Sloshed around 

Detox ends up in a familiar place, but no one will predict how long it'll stay there

Last week, Sheriff Terry Maketa was poised to yank his proposal for a new detox facility in El Paso County. Local hospitals, he complained, were dawdling over funding, and his plans for two new domed structures near the county jail needed to move forward, with or without them.

Fast-forward a few days: Penrose and Memorial hospitals are standing obediently in line, and Maketa's saying the first dome could open by fall, with 40 beds for the drunk and drugged to get sober.

There's also something new: The county had appeared likely to lose the second half of the current year's $800,000 detox grant from the state, but Maketa is now saying he could tap those funds by opening a smaller, temporary downtown detox facility before the fiscal year ends June 30. That would give him some wiggle room for getting the new detox center running on an annual budget that, for now, comes to about $1.4 million — less than half the cost of running the detox facility that closed a few months ago.

Though Maketa sounds impatient talking about the delays, he says grimly, "We'll make it work."

At least for now. Despite wide recognition that the county needs a safe place for addicts and binge drinkers to get sober, local detox history is marked by shifts in both strategies and funding sources.

Ten years ago, El Paso County chipped in about $1.3 million to help what is now the Pikes Peak Behavioral Health Group build the Lighthouse Assessment Center, which provided 20 detox beds. Fountain Mayor Jeri Howells, who was a county commissioner back then, remembers being optimistic.

"I thought, once the county made that kind of expenditure, that was going to keep us covered," she says.

But faced with an out-of-control budget and the failure in November of a proposed sales tax that would have routed some money to detox, PPBHG announced in December it would remove the Lighthouse's detox beds.

Maketa acknowledges his plan could face the same fate even more quickly if the funding picture changes.

"A year from now," he says, "we could be without one again."

County's involvement

As president and chief executive officer of PPBHG, Morris Roth oversees a network of nonprofits that provides mental health care, addiction counseling and other services. The organization started running detox for the county in the 1970s, moving in the '80s to a building near the jail. In the late '90s, pressure grew to use that building for sheriff's training needs and to shift addiction from the criminal sphere to the medical.

The $4 million Lighthouse building opened in 2000 with 28 beds of "medical" detox, though Roth notes that only 20 were ever funded. Via medication and careful monitoring, the goal was to ease patients to sobriety and toward counseling and other services.

Even with state grants and contributions from the county, local hospitals and others, Roth says, the expenses quickly mounted.

"We were upside-down over a million a year every year," he says, adding that the county has recovered its initial $1.3 million investment: "That bill has been paid back many times."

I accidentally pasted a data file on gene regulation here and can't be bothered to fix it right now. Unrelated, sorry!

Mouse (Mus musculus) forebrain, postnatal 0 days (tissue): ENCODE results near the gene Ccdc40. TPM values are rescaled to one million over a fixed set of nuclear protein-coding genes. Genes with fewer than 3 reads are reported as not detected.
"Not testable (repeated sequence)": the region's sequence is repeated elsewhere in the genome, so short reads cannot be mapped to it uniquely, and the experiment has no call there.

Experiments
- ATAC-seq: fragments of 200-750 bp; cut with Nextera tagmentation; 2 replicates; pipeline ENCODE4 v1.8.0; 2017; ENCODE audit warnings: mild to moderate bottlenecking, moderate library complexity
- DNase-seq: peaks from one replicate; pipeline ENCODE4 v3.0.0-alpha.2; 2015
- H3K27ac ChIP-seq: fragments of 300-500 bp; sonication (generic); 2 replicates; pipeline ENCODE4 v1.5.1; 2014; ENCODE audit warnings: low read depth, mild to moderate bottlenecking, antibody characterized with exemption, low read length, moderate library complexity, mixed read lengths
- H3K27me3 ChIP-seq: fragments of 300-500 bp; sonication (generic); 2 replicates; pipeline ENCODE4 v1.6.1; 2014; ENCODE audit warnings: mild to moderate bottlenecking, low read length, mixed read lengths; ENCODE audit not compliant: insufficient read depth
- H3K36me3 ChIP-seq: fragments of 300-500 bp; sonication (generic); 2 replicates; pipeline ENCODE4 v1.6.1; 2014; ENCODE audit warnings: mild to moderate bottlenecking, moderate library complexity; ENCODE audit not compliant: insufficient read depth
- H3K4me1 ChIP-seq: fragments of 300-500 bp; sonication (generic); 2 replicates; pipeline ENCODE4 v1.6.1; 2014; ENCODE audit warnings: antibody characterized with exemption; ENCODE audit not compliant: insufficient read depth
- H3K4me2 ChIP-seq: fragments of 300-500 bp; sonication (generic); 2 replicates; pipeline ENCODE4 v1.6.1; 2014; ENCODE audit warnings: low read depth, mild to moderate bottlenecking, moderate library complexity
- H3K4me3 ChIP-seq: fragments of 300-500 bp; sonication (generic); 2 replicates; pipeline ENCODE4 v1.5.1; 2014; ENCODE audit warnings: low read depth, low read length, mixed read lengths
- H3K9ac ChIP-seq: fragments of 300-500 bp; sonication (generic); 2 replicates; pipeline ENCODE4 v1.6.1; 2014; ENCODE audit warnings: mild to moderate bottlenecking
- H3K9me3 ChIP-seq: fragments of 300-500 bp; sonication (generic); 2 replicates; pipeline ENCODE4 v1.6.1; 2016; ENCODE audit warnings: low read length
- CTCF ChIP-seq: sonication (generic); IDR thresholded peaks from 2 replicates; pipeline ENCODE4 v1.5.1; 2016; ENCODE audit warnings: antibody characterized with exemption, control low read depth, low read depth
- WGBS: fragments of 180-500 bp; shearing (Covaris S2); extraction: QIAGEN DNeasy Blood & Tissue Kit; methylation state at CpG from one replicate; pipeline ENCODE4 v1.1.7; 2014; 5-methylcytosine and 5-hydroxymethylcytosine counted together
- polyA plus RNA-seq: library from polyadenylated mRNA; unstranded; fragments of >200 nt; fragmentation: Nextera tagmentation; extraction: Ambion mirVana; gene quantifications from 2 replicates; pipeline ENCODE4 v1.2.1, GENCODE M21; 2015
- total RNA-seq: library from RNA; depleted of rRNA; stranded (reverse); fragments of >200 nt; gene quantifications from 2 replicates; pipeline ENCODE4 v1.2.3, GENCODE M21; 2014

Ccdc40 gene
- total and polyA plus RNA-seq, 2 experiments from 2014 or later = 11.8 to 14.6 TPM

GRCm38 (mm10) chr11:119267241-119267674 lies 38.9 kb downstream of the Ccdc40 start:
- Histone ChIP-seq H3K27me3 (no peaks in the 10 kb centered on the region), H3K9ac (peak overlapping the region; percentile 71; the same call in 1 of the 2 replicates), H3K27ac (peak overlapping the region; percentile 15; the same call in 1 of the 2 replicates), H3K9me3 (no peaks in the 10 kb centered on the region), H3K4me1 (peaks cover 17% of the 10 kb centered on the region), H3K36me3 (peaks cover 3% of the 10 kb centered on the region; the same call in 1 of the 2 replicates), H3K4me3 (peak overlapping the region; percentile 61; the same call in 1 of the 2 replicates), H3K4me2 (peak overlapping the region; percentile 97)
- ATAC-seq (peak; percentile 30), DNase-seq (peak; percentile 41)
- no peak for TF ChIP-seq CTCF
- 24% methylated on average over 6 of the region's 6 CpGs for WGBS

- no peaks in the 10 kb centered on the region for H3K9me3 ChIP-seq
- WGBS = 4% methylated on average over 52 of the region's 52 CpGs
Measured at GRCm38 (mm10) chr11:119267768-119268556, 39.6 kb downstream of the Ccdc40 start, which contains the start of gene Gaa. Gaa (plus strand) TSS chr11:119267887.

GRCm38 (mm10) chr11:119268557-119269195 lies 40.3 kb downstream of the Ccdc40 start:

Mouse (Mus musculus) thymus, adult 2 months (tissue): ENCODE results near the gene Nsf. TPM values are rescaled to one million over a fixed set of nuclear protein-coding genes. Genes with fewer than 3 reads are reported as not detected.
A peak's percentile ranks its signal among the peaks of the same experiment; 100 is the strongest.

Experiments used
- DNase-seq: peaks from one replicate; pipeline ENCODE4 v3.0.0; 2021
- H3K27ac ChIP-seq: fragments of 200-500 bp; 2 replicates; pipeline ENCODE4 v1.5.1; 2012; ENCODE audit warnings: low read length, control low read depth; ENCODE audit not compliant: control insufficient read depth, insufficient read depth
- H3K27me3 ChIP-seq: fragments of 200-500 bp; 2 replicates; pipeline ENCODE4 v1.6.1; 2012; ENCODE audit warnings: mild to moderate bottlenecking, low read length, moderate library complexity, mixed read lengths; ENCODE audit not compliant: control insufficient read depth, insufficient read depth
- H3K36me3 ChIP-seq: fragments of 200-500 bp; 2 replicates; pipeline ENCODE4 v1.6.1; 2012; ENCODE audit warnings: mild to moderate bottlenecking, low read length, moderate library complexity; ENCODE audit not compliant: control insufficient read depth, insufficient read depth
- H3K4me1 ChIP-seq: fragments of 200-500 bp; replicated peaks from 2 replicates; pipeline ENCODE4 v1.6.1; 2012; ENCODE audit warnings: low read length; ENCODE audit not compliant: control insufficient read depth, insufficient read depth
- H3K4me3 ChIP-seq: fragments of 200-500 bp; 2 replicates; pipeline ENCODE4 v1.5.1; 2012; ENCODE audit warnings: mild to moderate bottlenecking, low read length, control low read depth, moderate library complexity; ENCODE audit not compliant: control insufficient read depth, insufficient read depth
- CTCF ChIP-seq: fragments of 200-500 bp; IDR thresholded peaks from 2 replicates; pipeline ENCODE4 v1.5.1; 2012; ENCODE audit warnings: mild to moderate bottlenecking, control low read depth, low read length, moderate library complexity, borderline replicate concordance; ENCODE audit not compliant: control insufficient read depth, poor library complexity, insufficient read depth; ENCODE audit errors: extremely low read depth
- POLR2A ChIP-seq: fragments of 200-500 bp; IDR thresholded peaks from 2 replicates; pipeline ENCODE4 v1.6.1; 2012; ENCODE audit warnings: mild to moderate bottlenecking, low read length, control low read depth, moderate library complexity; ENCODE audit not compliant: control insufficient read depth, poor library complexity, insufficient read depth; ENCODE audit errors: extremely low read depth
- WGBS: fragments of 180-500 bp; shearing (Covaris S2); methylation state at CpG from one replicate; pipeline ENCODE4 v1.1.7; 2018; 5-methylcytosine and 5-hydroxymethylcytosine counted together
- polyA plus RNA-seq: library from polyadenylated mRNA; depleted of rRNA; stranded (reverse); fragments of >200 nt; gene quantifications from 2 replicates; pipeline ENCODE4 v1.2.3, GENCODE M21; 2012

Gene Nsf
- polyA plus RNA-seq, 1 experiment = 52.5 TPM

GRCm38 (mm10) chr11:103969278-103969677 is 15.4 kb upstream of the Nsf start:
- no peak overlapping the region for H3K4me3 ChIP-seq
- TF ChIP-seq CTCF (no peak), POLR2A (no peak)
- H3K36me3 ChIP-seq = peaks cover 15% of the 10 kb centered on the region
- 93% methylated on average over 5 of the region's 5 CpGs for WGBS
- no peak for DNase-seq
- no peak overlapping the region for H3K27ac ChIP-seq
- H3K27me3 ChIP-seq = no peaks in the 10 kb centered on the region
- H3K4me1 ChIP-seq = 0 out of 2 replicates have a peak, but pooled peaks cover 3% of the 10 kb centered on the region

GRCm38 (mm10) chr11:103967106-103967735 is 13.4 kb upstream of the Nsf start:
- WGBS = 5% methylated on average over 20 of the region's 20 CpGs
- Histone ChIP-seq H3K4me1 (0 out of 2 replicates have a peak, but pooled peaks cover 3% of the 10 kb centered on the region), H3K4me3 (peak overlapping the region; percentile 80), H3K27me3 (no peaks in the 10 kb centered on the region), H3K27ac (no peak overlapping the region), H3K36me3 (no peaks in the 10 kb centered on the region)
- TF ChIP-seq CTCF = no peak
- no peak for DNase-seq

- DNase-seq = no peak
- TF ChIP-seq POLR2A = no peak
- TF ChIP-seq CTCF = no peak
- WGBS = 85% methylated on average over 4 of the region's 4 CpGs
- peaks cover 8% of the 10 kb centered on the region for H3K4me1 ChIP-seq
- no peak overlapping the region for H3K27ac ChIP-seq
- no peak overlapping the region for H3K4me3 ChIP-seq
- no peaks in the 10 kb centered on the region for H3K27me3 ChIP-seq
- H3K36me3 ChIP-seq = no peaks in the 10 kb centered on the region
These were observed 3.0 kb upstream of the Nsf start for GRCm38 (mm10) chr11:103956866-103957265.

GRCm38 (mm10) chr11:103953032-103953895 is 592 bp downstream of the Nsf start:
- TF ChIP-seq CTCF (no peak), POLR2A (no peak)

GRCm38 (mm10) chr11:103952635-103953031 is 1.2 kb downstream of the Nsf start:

El Paso County started last year paring back its $200,000 annual contribution to the Lighthouse. Then the proposed 1-cent public safety sales tax — and its promise of nearly $1 million for detox yearly — failed in November. PPBHG closed detox Feb. 1.

Roth says the Lighthouse building still serves the community. Its 16-bed "locked unit" treats suicidal patients and others facing psychiatric emergencies, and its crisis response team helps hospital personnel diagnose and treat psychiatric patients.

Detox programs can benefit the community by eliminating unnecessary ER visits, reducing costs and wait times, but Roth acknowledges they lack "curb appeal."

"I think it's hard for the community to get its arms around detox and what that means," he says.

Metro's Band-Aid

Maketa's plan is less about treating drunks and addicts than it is about giving them a safe place to come down. Though medical staff will be on hand and addicts will be routed to counseling, it will fall under the "social" detox model, making it more of a stereotypical drunk tank.

Some worry about it moving back near the jail, since hardcore addicts and those with outstanding warrants might avoid the facility for fear of arrest. But Maketa's plan was the only one on the table.

"The way I look at it," he says, "the community wouldn't support a medical model."

The temporary detox center will operate out of the old Metro jail, recently renovated to become a work-release facility. Meanwhile, construction of the first dome and the foundation for a second — a $1.6 million job — will be covered by money already accumulated through the sheriff's contract to hold immigration detainees for the federal government. The space will be split between detox and 72 extra jail beds, and cost savings will come from sharing security, food and medical services.

For now, operating expenses will be covered by that $800,000 of yearly funding from the state, and pledges of $400,000 from Memorial Health System and $170,000 from Penrose-St. Francis Health Services. If funding dries up for detox, Maketa has a simple answer to what he'll do.

He'll close it.



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